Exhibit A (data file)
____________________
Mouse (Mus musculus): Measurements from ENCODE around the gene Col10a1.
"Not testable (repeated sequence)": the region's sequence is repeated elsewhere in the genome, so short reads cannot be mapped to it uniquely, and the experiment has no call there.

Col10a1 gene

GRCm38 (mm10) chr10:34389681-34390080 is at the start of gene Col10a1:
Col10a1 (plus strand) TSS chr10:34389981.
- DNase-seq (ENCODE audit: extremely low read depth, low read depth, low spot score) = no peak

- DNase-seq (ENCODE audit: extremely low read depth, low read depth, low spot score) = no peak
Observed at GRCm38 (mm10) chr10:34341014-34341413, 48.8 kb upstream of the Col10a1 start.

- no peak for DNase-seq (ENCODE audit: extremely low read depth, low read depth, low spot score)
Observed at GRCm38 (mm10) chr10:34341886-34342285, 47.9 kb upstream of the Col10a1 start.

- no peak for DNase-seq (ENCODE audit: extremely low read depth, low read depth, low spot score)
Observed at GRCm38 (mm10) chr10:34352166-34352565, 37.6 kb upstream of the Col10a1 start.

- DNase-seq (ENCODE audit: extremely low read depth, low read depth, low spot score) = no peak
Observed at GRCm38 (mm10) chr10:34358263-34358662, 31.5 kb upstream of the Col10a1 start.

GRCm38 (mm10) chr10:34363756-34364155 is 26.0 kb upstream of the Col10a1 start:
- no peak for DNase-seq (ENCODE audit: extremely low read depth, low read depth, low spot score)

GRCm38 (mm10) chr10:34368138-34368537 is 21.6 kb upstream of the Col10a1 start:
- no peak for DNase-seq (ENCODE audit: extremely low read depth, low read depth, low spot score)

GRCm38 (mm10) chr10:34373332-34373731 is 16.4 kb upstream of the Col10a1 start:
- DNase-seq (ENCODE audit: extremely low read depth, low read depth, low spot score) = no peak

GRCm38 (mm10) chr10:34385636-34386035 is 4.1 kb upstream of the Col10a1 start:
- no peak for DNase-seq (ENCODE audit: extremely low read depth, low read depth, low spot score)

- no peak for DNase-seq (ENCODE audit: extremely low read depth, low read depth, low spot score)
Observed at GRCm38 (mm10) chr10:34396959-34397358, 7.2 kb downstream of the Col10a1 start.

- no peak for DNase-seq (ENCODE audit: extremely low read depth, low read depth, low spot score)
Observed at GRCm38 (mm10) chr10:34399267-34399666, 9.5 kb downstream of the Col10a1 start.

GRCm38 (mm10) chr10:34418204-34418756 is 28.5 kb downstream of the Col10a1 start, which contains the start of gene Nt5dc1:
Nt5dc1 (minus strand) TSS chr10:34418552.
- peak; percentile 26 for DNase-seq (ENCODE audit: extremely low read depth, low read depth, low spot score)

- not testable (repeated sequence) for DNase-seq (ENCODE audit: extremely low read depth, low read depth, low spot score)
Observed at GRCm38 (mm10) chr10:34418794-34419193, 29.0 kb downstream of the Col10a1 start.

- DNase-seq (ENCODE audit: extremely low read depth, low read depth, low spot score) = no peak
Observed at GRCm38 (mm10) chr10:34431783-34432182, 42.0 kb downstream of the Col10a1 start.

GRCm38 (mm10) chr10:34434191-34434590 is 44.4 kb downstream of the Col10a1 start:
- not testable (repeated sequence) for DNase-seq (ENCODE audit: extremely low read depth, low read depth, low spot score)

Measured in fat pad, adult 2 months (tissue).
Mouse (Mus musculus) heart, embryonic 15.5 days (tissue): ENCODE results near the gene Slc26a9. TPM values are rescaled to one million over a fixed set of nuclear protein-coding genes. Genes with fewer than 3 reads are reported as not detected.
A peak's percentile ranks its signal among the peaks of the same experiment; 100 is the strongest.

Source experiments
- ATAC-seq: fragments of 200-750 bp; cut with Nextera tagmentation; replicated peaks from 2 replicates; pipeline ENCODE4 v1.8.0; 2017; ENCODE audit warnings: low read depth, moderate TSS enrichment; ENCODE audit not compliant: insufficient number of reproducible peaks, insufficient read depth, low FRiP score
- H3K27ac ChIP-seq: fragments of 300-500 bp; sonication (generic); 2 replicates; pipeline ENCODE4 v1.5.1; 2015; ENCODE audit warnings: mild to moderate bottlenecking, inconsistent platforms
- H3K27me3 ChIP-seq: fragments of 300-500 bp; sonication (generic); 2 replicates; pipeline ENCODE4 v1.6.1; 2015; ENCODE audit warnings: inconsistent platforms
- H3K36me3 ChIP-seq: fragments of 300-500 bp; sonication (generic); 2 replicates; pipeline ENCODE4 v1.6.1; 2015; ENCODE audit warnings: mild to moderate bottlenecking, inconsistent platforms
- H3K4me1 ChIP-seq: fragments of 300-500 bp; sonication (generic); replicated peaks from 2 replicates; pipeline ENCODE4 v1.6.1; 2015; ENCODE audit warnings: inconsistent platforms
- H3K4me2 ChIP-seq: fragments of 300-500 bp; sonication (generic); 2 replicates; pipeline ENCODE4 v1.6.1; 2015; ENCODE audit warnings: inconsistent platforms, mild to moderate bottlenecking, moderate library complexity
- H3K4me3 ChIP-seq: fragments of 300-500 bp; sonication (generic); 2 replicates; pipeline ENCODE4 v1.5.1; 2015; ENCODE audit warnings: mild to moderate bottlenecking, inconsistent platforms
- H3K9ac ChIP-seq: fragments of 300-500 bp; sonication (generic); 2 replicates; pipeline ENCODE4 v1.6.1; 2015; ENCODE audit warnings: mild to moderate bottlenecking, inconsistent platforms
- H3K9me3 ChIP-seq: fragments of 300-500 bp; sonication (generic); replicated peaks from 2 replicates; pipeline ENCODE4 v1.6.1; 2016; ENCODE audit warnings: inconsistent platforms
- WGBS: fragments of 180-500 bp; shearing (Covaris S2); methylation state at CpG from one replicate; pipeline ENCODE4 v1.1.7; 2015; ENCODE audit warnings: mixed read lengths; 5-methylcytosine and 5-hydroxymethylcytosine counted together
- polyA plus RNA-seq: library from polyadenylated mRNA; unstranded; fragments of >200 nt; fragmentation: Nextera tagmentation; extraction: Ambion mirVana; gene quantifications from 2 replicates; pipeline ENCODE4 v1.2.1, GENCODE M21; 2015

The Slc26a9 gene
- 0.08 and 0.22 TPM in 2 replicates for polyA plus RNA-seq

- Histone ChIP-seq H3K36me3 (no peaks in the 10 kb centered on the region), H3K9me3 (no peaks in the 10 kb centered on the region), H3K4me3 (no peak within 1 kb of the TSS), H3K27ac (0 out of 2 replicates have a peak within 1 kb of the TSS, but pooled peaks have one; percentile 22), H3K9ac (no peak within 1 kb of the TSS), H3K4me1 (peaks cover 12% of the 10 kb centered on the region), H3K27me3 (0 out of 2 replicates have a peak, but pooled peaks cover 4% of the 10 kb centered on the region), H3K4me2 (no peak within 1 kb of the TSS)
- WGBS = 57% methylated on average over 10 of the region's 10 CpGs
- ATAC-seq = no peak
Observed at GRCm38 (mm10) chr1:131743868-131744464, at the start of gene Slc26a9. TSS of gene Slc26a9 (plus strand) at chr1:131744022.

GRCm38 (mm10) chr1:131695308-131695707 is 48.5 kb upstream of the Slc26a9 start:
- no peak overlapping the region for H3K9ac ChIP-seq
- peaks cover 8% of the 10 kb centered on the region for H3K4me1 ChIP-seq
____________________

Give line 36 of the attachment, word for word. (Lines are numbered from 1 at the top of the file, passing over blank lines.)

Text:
Measured in fat pad, adult 2 months (tissue).